There’s something so refreshing about this movie that I think no review of it so far has done enough justice. The only other movie before this one that I claim to have seen more than once is “Dil Hai Ki Mantha Nahin“. Ironically, both the movies have similar story lines of boy-meets-girl-in-journey, falls in love with a happily-lived-ever-after ending. JWM exudes a positive energy every time you watch it; there’s so much enthusiasm to live life on one’s terms, a feel-good romance and a story freshly dealt like never before in recent times that it puts all the romantic movies to shame. It has raised the bar for Hindi movies with its realistic, no-hype approach that doesn’t go over-the-top in costumes or make-up making you connect with the characters. I remember the dialogue of almost every scene and yet I see it with the same anticipation as a first-time viewer every time I see the movie. This is one movie when you wouldn’t need a DVD remote after playing for there’s no need to skip any section or song. Imtiaz Ali must have done a fabulous job for viewers to consider Kareena Kapoor and Shahid Kapur among their favorite actors especially when the latter was considered more of a female actor than male because of his looks and roles in earlier movies such as Dil Maange More . The chemistry between the lead pair couldn’t have been better and I can’t believe myself to be writing about a movie at this time of the night!
Some say it’s getting a perspective on life; some call it navigating through the mid-life crisis. These fancy terms fly past my head. Not knowing what you want is scary. And, if you don’t know what you don’t want either, then one needs help. So I talked things through with my shrink and following is a transcript of the conversation.
My Shrink (MS): Hello
MS: How was your day?
Me: the usual..
Me: Umm..the mundane stuff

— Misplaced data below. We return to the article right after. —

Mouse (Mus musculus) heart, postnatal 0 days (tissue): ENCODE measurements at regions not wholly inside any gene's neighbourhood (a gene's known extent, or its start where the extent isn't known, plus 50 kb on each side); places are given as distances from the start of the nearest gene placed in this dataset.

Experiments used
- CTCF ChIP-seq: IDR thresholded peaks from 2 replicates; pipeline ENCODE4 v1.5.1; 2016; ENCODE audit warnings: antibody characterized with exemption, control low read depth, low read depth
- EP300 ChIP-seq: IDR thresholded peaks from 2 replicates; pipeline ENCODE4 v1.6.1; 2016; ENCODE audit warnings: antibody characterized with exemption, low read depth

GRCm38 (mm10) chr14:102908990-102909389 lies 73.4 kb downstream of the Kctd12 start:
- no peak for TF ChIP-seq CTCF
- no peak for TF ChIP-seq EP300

MS: Do you miss work?
Me: I don’t know
MS: Do you want to go back to work?
Me: I don’t know
MS: “I don’t know” your favorite words?
Me: Umm…I don’t know
MS: You don’t know?
MS: Did you like working before?
MS: A lot?
Me: Sometimes. Sometimes, not so much.
MS: What part did you like?
Me: The money was good.
MS: So, it’s the money?
MS: Would you consider going again for money?
MS: What’s stopping you?
Me: It’s my son.
MS: What about your son?
Me: Lack of support system. Don’t trust the company of nannies.
MS: If you find a reliable person, will you be able to give up part of your duties such as feeding him, bathing him etc. to someone else?
MS: Do you earn anything at all now?
Me: Yes. A fraction of my earlier income.
MS: Do you love what you do now?
MS: Which is?
Me: Freelance writing.
MS: More than what you have done all your corporate life?
Me: Sometimes, yes. I miss the company of other people at times.
MS: Have you considered part-time?
Me: Yes, haven’t found a suitable employer.
Sounds like you are doing great now. All you need is a little reassurance to focus more of your time and energy on what you love to do, and the money will automatically come. Get out often and get a life and you’ll sail through this mid-life crisis.
No prizes for guessing who the shrink is. No appointments required. Convenient and Economical. Some benefits of being married!